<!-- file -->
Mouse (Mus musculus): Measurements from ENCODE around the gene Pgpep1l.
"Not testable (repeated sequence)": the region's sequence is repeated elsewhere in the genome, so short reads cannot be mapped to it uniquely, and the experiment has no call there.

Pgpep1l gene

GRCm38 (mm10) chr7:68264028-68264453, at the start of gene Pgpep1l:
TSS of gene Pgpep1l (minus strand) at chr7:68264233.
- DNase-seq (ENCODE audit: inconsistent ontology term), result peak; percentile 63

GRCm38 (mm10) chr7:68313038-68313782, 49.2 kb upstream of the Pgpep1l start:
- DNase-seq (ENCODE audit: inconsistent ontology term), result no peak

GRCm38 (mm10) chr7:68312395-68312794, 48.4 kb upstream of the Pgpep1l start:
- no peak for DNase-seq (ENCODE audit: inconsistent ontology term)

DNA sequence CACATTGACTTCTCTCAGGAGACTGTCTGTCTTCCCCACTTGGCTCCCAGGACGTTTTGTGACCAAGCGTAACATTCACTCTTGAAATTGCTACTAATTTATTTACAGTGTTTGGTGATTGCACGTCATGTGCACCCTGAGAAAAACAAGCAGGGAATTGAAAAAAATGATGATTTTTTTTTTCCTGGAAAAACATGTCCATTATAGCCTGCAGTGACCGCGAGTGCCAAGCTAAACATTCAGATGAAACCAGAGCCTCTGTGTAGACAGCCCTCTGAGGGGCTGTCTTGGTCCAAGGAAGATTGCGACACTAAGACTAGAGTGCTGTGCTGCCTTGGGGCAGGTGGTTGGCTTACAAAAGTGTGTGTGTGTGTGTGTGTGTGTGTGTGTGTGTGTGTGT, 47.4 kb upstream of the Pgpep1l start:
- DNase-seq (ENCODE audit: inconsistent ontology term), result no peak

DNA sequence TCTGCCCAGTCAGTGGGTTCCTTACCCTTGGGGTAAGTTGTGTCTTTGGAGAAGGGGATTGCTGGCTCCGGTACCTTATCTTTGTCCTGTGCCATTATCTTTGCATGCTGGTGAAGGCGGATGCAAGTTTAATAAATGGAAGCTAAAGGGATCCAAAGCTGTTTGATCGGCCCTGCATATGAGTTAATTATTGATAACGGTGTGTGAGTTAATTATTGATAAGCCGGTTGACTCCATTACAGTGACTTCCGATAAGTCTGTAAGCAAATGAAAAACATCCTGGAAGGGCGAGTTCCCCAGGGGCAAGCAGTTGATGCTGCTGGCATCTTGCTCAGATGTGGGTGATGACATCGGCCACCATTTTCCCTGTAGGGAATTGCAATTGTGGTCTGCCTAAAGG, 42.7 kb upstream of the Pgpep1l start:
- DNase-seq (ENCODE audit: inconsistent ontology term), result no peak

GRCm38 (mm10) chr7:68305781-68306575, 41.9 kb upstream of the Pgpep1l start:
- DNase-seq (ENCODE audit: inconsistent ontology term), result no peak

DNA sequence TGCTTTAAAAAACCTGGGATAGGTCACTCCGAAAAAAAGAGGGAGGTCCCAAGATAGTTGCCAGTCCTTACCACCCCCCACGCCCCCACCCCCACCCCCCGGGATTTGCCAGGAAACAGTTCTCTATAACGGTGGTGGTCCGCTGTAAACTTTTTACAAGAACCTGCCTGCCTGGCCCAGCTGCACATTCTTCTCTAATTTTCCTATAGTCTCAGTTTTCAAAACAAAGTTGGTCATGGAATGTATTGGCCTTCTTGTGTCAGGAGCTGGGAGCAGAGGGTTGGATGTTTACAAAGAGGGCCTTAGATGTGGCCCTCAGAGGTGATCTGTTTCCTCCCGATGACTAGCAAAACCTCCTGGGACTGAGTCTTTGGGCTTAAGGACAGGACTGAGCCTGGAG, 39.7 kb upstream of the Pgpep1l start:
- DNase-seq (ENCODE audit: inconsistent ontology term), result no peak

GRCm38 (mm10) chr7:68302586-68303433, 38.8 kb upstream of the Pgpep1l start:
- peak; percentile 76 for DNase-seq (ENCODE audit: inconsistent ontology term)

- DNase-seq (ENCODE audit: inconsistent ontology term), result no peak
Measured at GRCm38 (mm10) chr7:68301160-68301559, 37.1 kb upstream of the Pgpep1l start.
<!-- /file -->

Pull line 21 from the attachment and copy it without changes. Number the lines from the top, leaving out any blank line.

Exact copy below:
- DNase-seq (ENCODE audit: inconsistent ontology term), result no peak